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November and December 2018

Dear Friends,

At the end of November we will celebrate the close of the church’s liturgical calendar with the Feast of Christ the King.This is a reminder for us all that everything we have done over the previous 12 months is for one person and one purpose - our Lord and Saviour Jesus Christ and the propagation of His Kingdom. I hope that all who consider themselves to be disciples of Jesus can look back over the time spent in his presence and recall new things they have learned and new challenges he has set.

The following Sunday the new liturgical year will begin with Advent Sunday and the process of our discipleship will be renewed and refreshed as once again we are drawn into the mystery of His love.  During the bleak months of December Christians will be preparing themselves once again for the birth of the Prince of Peace whose light will lighten the darkness.

We shall be doing so in the context of a troubled world filled with uncertainty - an uncertainty that is a permanent and evolving condition of our existence.  God, Christians believe, is present in that world.  Scripture and Tradition assure us that if we turn to Him our uncertainty is transformed into hope and hope becomes the foundation of a new life.  That new life is one which seeks Peace and promotes Peace.  Peace isn’t passive, simply the absence of war or conflict, it is active - it is the Way of Life offered to us in Jesus.

The Mothers’ Union annual 16 Days of Activism against Gender Based Violence will begin on 25th November and continue through until 10th December.  During these days we are all asked to pray for all women and girls who are the primary victims of domestic violence and sexual slavery or abuse and maybe even do something extra to ensure that those who find themselves living in or escaping from horrific situations may find places of refuge, of love, of God’s Peace.  If you haven’t made a donation towards the Barnsley Women’s Refuge then perhaps you might do so in Church on 2nd December.  Perhaps you could join the Mothers’ Union and so help in our on going support of New Hall women’s prison.  Maybe set aside a period of time each day to give thanks for the Blessed Virgin Mary and all the holy women of the Bible and Christian history and to pray for those who live amongst us who may be caught up in a cycle of abuse.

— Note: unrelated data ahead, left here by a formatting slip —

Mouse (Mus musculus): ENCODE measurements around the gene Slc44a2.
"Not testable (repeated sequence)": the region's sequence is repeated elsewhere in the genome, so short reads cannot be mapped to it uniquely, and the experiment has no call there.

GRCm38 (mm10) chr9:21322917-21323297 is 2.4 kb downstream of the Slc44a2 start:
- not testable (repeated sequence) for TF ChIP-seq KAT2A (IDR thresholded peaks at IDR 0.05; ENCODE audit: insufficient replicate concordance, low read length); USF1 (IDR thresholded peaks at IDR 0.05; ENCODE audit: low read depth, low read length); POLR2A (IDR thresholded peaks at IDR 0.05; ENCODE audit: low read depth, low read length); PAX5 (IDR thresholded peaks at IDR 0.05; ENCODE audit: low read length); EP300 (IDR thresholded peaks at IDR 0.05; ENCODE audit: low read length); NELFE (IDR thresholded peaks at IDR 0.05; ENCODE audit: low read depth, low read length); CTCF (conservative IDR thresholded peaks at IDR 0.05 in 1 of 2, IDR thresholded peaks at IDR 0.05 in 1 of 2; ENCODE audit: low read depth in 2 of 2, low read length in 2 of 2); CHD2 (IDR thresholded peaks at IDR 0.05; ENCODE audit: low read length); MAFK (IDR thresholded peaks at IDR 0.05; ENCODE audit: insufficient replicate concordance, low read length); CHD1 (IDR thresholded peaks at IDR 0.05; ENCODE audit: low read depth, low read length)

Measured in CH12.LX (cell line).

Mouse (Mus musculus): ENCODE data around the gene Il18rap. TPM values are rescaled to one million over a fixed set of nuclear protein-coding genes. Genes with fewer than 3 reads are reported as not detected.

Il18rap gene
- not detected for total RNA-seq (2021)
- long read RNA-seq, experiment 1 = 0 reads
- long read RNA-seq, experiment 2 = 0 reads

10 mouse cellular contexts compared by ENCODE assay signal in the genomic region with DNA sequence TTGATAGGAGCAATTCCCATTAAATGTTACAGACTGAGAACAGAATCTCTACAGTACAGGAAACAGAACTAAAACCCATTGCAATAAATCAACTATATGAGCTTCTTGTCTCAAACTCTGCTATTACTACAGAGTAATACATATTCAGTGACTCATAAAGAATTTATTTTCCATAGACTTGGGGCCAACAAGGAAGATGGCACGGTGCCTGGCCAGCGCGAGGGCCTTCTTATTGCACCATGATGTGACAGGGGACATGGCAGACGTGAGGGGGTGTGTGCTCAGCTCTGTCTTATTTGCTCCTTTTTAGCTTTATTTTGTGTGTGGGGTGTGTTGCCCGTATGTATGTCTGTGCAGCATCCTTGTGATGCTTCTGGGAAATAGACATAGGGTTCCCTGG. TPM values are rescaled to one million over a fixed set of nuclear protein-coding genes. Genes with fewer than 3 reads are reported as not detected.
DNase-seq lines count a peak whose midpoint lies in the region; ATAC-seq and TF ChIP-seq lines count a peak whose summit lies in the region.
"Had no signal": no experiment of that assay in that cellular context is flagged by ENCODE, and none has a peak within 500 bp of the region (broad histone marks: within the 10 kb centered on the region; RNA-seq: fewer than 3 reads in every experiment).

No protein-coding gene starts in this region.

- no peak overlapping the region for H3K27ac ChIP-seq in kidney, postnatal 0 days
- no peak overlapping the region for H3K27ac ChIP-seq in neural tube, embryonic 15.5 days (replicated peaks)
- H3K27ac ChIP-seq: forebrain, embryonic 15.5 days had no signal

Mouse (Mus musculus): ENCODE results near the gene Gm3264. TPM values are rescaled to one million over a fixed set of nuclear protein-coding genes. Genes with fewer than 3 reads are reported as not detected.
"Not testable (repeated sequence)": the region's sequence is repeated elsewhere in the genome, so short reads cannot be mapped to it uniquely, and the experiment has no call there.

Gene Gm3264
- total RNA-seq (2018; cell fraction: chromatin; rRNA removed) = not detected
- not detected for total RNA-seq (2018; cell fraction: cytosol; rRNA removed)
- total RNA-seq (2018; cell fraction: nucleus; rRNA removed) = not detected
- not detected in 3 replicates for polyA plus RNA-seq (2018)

As Christians, it is our task to be on the constant look-out for people whose lives are in need of the healing Peace of Jesus and then to do something, no matter how small, to make Him present in their lives through our actions.

Below is a Poem I came across recently which I will leave with you, without further comment, other than to say that I hope that together, we may continue in our efforts to be a faithful band of pilgrims seeking to follow Jesus faithfully and being willing to be sent out to do his will.

 Fr Stephen


Making Peace

A voice from the dark called out,

“The poets must give us imagination of peace

To oust the intense, familiar imagination

of disaster.  Peace

not only the absence of war.”


But peace, like a poem

is not there ahead of itself, can’t

be imagined before it is made, can’t

be known except in the words of its making,

in the grammar of justice,

syntax of mutual aid


A feeling towards it, dimly

sensing a rhythm, is all we have

until we begin to utter its metaphors,

learning them as we speak.



A line of peace may appear

if we reconstruct the sentence our lives are making,

revoking its affirmation of profit and power,

questioned our needs, allowed

long pauses … …


A cadence of peace might balance its weight on that

different fulcrum; peace, a presence,

an energy field more intense than war,

might pulse then,

stanza by stanza into the world,

each act of living

one of its words, each word

a vibration of light—facets

of the forming crystal

Denise Levertov

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